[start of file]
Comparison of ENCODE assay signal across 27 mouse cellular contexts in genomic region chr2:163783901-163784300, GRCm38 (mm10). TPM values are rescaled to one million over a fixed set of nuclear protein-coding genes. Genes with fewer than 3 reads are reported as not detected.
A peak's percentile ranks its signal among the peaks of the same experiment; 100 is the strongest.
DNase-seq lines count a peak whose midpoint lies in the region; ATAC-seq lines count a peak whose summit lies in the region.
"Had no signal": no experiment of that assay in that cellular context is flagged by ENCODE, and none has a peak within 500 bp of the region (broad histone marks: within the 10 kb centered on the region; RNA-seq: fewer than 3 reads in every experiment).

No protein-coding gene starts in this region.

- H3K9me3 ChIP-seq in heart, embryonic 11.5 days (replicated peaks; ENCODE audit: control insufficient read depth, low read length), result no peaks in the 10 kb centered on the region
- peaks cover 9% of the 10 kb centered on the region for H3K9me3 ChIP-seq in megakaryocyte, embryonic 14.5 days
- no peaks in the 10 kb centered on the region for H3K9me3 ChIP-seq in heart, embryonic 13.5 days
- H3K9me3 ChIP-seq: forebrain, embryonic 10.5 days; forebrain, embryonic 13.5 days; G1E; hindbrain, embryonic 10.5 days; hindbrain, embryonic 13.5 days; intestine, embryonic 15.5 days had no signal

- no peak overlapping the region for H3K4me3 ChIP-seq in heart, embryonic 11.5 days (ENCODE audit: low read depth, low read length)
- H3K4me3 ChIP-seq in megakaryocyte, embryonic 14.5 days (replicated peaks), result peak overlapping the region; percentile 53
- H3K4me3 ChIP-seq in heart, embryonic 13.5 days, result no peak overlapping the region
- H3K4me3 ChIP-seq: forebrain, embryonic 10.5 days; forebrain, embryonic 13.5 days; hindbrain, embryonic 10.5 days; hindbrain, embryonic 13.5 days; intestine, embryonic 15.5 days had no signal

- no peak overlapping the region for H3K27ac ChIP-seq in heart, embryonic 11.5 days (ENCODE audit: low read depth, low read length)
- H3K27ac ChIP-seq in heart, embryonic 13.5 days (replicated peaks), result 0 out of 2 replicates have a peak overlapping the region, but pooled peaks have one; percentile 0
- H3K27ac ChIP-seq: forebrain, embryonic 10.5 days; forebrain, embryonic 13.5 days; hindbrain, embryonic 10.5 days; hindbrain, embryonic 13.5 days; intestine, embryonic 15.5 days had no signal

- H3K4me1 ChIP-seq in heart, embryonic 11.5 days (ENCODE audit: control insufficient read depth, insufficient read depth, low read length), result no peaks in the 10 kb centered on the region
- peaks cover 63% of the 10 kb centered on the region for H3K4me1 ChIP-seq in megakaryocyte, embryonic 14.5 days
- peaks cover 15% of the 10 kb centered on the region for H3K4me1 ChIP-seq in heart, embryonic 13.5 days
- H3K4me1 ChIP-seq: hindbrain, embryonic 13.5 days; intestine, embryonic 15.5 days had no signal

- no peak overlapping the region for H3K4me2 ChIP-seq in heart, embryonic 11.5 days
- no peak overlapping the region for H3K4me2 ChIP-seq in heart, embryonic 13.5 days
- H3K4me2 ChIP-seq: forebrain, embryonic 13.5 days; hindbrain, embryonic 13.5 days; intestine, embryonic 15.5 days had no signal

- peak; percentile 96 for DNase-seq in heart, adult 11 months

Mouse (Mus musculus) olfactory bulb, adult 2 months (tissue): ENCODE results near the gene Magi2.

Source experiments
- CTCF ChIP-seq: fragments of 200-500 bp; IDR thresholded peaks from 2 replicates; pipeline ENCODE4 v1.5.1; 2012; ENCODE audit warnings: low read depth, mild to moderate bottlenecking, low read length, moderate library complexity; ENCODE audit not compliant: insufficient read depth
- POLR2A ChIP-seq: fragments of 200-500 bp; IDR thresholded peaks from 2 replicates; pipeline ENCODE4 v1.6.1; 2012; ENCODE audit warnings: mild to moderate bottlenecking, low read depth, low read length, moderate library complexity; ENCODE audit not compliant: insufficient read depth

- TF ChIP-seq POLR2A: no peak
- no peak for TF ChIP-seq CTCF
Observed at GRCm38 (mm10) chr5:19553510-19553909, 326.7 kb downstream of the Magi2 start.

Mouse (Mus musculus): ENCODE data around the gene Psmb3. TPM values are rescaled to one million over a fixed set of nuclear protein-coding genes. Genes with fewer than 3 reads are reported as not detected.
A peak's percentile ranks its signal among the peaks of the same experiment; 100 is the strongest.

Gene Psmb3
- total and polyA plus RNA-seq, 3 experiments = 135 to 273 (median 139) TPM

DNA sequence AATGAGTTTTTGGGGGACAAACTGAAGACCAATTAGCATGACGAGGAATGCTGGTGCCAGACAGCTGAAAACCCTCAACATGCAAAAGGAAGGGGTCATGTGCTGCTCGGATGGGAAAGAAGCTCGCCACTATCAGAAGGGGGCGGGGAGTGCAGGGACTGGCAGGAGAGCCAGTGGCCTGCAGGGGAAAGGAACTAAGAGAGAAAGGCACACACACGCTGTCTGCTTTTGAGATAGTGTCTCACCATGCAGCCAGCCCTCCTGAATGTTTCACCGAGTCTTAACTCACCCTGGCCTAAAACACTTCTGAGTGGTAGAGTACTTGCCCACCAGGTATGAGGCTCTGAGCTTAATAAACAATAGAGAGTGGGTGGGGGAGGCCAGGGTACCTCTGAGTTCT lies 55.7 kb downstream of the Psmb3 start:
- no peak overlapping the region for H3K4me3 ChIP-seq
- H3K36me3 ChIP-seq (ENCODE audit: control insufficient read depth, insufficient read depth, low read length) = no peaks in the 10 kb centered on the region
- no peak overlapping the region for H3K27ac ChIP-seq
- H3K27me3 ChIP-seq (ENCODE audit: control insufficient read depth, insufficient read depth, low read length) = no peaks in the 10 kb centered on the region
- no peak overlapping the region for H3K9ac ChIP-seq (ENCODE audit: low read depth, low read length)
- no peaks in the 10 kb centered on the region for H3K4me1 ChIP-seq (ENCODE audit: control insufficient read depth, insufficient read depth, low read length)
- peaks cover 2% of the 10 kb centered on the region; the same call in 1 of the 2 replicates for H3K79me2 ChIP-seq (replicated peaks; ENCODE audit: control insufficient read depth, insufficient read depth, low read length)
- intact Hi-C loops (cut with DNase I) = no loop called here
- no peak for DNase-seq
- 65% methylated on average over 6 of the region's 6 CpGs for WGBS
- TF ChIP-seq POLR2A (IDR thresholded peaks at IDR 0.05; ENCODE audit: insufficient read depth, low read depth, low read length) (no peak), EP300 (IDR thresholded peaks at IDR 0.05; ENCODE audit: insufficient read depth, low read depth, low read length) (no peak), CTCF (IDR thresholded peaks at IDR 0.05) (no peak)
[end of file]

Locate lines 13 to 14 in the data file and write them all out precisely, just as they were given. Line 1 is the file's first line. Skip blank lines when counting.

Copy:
- H3K4me3 ChIP-seq: forebrain, embryonic 10.5 days; forebrain, embryonic 13.5 days; hindbrain, embryonic 10.5 days; hindbrain, embryonic 13.5 days; intestine, embryonic 15.5 days had no signal

- no peak overlapping the region for H3K27ac ChIP-seq in heart, embryonic 11.5 days (ENCODE audit: low read depth, low read length)